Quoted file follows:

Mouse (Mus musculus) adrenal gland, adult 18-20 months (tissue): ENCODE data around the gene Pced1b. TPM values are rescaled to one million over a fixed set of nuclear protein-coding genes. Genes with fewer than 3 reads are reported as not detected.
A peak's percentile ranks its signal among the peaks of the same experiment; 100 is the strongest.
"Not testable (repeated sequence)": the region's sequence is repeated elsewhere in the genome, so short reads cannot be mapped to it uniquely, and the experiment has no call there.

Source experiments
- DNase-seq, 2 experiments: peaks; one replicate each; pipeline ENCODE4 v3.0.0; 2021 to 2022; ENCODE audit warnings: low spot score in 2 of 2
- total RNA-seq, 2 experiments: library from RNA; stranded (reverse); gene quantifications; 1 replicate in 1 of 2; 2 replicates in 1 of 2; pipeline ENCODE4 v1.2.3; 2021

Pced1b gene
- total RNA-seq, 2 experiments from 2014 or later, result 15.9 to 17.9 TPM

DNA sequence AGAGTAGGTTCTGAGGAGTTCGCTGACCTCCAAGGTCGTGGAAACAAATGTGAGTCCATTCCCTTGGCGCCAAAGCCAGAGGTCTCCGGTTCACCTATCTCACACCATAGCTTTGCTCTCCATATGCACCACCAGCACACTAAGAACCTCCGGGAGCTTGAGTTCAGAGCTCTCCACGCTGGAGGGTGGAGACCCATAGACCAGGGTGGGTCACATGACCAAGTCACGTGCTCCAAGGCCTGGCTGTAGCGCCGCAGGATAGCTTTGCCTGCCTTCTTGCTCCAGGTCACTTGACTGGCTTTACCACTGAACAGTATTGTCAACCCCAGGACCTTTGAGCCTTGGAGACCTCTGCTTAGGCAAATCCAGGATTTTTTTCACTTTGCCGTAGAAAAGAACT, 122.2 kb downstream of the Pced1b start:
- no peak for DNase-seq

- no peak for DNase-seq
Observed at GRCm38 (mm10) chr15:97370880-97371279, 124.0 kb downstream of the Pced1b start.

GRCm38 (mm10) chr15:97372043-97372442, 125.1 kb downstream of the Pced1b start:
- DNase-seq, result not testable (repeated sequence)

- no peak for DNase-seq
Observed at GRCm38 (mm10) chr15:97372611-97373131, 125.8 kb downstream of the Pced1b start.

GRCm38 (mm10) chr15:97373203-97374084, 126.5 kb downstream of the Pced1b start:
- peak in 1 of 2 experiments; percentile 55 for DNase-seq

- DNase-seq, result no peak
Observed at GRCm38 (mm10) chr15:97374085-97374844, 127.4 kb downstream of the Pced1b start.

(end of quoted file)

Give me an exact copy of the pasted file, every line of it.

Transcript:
Mouse (Mus musculus) adrenal gland, adult 18-20 months (tissue): ENCODE data around the gene Pced1b. TPM values are rescaled to one million over a fixed set of nuclear protein-coding genes. Genes with fewer than 3 reads are reported as not detected.
A peak's percentile ranks its signal among the peaks of the same experiment; 100 is the strongest.
"Not testable (repeated sequence)": the region's sequence is repeated elsewhere in the genome, so short reads cannot be mapped to it uniquely, and the experiment has no call there.

Source experiments
- DNase-seq, 2 experiments: peaks; one replicate each; pipeline ENCODE4 v3.0.0; 2021 to 2022; ENCODE audit warnings: low spot score in 2 of 2
- total RNA-seq, 2 experiments: library from RNA; stranded (reverse); gene quantifications; 1 replicate in 1 of 2; 2 replicates in 1 of 2; pipeline ENCODE4 v1.2.3; 2021

Pced1b gene
- total RNA-seq, 2 experiments from 2014 or later, result 15.9 to 17.9 TPM

DNA sequence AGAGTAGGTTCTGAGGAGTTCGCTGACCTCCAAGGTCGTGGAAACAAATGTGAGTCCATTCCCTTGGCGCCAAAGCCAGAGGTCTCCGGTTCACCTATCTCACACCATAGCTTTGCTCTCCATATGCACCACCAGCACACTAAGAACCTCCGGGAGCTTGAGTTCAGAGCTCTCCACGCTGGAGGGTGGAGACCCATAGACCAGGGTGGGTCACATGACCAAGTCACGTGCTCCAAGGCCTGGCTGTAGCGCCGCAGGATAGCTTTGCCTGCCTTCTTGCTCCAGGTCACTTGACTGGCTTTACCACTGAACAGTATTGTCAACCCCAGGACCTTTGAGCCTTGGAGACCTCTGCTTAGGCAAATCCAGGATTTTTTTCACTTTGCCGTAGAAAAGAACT, 122.2 kb downstream of the Pced1b start:
- no peak for DNase-seq

- no peak for DNase-seq
Observed at GRCm38 (mm10) chr15:97370880-97371279, 124.0 kb downstream of the Pced1b start.

GRCm38 (mm10) chr15:97372043-97372442, 125.1 kb downstream of the Pced1b start:
- DNase-seq, result not testable (repeated sequence)

- no peak for DNase-seq
Observed at GRCm38 (mm10) chr15:97372611-97373131, 125.8 kb downstream of the Pced1b start.

GRCm38 (mm10) chr15:97373203-97374084, 126.5 kb downstream of the Pced1b start:
- peak in 1 of 2 experiments; percentile 55 for DNase-seq

- DNase-seq, result no peak
Observed at GRCm38 (mm10) chr15:97374085-97374844, 127.4 kb downstream of the Pced1b start.